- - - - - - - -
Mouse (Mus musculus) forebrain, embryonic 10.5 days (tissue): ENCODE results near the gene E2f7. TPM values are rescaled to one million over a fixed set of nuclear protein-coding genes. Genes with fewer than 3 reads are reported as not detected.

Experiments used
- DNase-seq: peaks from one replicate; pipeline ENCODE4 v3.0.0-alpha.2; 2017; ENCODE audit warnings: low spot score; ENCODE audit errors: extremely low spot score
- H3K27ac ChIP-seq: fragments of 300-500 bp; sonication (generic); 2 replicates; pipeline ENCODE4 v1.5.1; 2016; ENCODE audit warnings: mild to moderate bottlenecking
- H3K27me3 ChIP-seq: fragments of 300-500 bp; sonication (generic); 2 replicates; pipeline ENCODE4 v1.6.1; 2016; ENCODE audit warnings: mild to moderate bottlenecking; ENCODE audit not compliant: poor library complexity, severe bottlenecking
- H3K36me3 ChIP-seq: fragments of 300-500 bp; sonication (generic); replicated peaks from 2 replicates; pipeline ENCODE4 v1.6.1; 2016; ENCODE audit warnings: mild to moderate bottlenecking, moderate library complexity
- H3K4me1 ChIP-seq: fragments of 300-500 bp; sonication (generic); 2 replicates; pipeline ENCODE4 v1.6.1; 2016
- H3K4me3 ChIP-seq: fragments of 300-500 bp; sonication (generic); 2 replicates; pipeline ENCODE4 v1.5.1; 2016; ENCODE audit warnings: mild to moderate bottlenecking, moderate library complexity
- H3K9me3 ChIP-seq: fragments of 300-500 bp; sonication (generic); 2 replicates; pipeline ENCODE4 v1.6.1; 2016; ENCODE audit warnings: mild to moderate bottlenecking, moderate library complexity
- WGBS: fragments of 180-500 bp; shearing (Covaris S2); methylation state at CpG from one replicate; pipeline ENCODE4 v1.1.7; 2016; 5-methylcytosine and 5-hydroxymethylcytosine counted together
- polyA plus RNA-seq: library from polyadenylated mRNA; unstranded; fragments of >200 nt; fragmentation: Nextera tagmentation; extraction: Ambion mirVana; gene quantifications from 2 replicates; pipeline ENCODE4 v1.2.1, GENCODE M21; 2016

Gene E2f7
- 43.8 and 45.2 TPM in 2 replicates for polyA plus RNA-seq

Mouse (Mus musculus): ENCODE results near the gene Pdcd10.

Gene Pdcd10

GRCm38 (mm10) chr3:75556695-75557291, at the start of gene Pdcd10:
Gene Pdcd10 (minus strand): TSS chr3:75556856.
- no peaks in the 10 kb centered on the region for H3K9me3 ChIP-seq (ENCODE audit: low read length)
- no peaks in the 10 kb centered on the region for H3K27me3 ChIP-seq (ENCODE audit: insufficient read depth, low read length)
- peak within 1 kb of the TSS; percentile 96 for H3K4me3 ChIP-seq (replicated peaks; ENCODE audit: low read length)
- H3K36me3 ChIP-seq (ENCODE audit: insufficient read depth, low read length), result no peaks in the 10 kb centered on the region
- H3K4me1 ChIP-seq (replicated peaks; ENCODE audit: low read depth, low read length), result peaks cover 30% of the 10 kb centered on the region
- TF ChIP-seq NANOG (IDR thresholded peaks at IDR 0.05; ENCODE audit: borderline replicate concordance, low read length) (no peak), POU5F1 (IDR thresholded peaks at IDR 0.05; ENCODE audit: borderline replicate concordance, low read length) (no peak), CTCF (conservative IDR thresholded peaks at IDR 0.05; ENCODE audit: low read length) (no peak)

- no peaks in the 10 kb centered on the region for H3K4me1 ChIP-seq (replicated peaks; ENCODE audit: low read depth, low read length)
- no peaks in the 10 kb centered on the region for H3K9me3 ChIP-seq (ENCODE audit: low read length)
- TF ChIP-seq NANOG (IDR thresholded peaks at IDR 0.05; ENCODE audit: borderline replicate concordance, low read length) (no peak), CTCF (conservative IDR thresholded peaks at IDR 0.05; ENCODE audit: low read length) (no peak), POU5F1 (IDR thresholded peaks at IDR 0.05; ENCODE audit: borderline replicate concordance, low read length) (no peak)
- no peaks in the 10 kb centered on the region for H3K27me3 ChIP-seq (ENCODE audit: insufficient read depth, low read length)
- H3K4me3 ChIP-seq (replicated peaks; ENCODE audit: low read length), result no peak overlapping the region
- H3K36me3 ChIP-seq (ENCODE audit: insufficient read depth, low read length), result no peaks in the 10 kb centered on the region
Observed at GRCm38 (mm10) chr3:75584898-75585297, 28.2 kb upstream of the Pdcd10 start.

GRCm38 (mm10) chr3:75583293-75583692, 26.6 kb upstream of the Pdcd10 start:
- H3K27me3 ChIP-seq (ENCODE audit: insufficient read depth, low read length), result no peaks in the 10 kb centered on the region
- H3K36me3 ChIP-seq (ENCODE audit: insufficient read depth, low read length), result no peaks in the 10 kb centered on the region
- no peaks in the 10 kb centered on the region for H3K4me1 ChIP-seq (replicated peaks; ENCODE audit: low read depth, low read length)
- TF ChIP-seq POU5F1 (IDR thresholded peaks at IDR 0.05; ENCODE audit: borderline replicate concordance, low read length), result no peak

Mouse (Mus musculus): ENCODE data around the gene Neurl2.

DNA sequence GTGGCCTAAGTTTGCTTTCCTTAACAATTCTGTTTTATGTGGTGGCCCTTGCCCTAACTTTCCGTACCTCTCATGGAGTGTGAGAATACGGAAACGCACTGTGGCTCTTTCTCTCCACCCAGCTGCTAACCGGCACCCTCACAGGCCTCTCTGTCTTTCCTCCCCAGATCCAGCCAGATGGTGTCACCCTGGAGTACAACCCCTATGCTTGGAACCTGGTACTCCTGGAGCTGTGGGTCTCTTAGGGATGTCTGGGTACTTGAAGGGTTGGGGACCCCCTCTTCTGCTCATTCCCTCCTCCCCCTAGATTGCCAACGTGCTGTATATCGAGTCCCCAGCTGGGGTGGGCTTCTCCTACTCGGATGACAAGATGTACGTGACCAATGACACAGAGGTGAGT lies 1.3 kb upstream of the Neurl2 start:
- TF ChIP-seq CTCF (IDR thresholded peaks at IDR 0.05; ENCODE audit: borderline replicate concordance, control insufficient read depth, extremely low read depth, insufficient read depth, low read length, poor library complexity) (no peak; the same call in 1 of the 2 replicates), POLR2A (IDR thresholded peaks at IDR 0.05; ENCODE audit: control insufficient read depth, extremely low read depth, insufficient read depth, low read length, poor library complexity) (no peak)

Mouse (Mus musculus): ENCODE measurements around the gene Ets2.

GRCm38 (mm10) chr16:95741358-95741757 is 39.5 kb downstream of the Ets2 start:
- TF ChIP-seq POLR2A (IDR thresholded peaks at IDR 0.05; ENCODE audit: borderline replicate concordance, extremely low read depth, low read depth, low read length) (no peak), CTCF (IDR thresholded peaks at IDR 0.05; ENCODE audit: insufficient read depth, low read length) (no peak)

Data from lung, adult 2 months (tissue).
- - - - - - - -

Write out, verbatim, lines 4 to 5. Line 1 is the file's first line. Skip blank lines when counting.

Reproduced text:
- H3K27ac ChIP-seq: fragments of 300-500 bp; sonication (generic); 2 replicates; pipeline ENCODE4 v1.5.1; 2016; ENCODE audit warnings: mild to moderate bottlenecking
- H3K27me3 ChIP-seq: fragments of 300-500 bp; sonication (generic); 2 replicates; pipeline ENCODE4 v1.6.1; 2016; ENCODE audit warnings: mild to moderate bottlenecking; ENCODE audit not compliant: poor library complexity, severe bottlenecking